Translate into a different language

Saturday, November 25, 2017

This AI Can Spot Art Forgeries by Looking at One Brushstroke | MIT Technology Review

Jackie Snow, MIT Technology Review’s associate editor for artificial intelligence notes, "A new system can break a work down into individual brush or pencil lines and figure out the artist behind it."

Photo: Oli Scarff | Getty

Detecting art forgeries is hard and expensive. Art historians might bring a suspect work into a lab for infrared spectroscopy, radiometric dating, gas chromatography, or a combination of such tests. AI, it turns out, doesn’t need all that: it can spot a fake just by looking at the strokes used to compose a piece.

In a new paper, researchers from Rutgers University and the Atelier for Restoration & Research of Paintings in the Netherlands document how their system broke down almost 300 line drawings by Picasso, Matisse, Modigliani, and other famous artists into 80,000 individual strokes. Then a deep recurrent neural network (RNN) learned what features in the strokes were important to identify the artist.

The researchers also trained a machine-learning algorithm to look for specific features, like the shape of the line in a stroke. This gave them two different techniques to detect forgeries, and the combined method proved powerful. Looking at the output of the machine-learning algorithm also provided some insight into the RNN, which acts as a “black box”—a system whose outputs are difficult for researchers to explain.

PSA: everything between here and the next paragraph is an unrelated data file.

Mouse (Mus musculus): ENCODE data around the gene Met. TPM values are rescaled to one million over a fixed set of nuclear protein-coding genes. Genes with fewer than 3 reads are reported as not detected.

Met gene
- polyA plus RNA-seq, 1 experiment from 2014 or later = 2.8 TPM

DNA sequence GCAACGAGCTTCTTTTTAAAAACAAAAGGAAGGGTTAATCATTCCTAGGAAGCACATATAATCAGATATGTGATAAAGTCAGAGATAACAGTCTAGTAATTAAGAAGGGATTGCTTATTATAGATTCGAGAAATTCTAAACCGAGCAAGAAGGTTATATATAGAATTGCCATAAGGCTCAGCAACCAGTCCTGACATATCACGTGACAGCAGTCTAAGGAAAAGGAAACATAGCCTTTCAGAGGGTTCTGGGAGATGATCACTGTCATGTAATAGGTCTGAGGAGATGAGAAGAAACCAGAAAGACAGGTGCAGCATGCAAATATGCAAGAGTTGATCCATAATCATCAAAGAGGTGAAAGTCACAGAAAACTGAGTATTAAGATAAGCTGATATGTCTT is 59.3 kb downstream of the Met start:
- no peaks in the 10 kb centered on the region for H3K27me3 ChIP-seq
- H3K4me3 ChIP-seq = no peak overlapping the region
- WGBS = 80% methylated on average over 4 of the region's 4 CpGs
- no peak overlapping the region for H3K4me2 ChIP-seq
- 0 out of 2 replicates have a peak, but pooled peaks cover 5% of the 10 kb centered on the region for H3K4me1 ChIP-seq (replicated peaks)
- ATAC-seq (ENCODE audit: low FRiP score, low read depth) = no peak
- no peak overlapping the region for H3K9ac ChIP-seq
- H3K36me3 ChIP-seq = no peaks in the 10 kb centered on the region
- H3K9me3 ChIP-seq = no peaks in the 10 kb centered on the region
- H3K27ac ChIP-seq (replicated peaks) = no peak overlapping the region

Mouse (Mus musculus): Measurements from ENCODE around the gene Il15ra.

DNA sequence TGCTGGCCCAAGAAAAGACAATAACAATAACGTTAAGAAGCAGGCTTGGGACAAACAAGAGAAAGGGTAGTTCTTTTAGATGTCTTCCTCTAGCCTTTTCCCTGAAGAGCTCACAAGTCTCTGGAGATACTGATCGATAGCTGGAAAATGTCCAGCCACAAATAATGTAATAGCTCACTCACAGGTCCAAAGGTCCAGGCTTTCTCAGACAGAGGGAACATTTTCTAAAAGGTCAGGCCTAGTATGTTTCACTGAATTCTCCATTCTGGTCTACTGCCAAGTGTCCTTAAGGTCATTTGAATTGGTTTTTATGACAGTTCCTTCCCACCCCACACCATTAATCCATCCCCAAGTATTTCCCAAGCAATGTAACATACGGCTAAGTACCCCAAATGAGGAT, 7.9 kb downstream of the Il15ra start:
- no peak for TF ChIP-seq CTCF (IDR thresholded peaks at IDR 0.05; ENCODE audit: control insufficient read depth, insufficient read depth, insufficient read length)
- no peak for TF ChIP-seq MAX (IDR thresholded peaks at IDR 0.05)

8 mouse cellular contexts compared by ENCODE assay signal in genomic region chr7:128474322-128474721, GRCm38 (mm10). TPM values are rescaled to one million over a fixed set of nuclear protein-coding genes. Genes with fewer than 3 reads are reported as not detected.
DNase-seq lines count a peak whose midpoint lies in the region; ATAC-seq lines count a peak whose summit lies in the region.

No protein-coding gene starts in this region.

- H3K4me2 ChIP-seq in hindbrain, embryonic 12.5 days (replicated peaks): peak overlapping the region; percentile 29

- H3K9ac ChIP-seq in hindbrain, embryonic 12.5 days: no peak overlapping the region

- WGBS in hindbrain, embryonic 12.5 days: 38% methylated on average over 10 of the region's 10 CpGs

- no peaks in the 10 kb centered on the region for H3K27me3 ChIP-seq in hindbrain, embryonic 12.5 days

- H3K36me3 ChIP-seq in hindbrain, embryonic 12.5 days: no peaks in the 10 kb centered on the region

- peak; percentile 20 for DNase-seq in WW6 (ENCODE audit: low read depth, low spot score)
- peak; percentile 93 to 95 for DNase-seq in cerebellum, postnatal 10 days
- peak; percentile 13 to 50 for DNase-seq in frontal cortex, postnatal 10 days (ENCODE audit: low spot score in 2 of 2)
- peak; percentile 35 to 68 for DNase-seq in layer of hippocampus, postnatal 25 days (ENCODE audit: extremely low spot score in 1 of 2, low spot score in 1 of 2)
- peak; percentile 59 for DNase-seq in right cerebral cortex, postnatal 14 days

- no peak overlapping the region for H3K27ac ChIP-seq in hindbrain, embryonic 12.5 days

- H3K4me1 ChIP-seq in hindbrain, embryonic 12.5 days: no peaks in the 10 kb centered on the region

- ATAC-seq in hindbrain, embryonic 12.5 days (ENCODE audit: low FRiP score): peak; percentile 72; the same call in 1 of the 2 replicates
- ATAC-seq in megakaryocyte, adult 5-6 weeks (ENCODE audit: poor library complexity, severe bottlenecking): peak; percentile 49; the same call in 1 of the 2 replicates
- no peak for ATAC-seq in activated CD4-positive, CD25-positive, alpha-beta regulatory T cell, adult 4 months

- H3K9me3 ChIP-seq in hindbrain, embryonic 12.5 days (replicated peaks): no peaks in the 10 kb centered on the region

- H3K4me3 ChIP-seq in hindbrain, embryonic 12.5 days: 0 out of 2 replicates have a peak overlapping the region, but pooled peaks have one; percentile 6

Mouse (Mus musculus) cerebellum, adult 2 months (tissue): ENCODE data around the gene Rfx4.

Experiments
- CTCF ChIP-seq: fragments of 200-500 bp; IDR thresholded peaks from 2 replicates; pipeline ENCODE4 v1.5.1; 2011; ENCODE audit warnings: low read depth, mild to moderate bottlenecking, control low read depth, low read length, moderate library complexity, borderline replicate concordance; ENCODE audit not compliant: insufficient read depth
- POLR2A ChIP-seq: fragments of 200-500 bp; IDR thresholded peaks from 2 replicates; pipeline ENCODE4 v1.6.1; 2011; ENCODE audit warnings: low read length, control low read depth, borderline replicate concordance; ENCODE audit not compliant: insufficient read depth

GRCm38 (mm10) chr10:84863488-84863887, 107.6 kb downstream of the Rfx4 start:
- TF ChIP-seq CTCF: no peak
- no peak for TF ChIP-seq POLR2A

Since the machine-learning algorithm was trained on specific features, the difference between it and the RNN probably points to the characteristics the neural network was looking at to detect forgeries. 

In this case, it was using the changing strength along a stroke—that is, how hard an artist was pushing, based on the weight of the line—to identify the artist. With both algorithms working in tandem, the researchers were able to correctly identify artists around 80 percent of the time.

The researchers also commissioned artists to create drawings in the same style as the pieces in the data set to test the system’s ability to spot fakes. The system was able to identify the forgeries in every instance, simply by looking at a single stroke.
“A human cannot do that,” says Ahmed Elgammal, a professor at Rutgers and one of the paper’s authors.
Read more... 

Source: MIT Technology Review


If you enjoyed this post, make sure you subscribe to my Email Updates!

0 comments: